The Secret to “Happiness”

When I say “happiness” I don’t mean a deep abiding happiness, sorry, we’ll talk about that some other time, I’m just talking about regular TV-sitcom level happiness. Being happy enough to feel brave sometimes, try new things, be open to healthy relationships, and happy enough to stay away from harmful relationships…that sort of thing. The secret to happiness is…having friends. “Oh I have friends…” you say. Okay, let me qualify that, the secret is to be part of a “community” of friends.

Any time I want to see someone and catch up with someone, everyone takes out their BlackBerrys and says, ‘This weekend isn’t good; how about three weeks from now?’ “ said Ms. Sirkin, who moved to New York from Milan in June 2007. “How can you form really good and solid relationships with people if you see them once a month? — NY Times, Newcomers Adjust…to NY (Aug 28, 2008)

“Okay, what do you mean by ‘community?’” What makes a “community” of friends (the way I’m defining it here) is, two things:

  1. You see your friends on a regular basis without having to plan for it… So college is great because you see the same people around the common areas or at class or at some other hangout on a regular basis. You don’t have to plan for it – you bump into friends serendipitously on a regular basis.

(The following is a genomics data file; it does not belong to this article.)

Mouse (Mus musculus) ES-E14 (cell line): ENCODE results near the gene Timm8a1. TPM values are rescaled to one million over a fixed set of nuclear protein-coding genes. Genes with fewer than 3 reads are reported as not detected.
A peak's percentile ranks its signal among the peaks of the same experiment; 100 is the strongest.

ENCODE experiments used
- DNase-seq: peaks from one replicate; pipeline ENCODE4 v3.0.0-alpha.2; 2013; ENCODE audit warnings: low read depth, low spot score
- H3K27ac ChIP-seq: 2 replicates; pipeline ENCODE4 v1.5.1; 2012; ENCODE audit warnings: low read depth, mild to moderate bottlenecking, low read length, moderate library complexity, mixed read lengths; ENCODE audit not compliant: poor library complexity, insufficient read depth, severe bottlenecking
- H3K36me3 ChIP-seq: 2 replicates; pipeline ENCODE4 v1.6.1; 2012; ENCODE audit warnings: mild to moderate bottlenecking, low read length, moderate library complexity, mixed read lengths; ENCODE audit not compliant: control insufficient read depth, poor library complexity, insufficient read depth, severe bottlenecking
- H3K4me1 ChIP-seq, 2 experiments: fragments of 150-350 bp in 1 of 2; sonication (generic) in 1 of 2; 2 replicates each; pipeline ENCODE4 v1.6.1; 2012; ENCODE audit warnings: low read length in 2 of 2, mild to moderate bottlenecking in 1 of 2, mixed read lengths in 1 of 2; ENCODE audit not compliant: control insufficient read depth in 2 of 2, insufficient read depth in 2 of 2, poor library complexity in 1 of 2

2. You can see friends spontaneously. These friends are close enough geographically and available (to you) enough so that you can arrange to meet up with them on short notice. The same friends don’t have to fit into both criteria: you don’t have to see them regularly AND be able to see them spontaneously… They can be two different sets of friends, but you really need at least a couple of each type.

Now like I said, this won’t solve any existential problems of joy and purpose, but it will help put you in a place where you can be happy enough to explore deeper things…and stay away from the more self-destructive things. Anyway, that’s my suggestion…build a community of friends. Sometimes you’ll have the type [1] friends automatically through work or school, sometimes not; but type two friends might take a little effort (but not much).

How do I know this? What do I base this on? I could say I discovered this empirically through my massive brain, but really it has to do with how the Bible says we’re wired (emotionally and spiritually)… “Sin” is that which separates us from God (who loves us, and whom we would love if we only knew) and potential friends (who would love us, and whom we could love if we only knew).

[About the photo: If you're old enough to remember the show then you'll know...]

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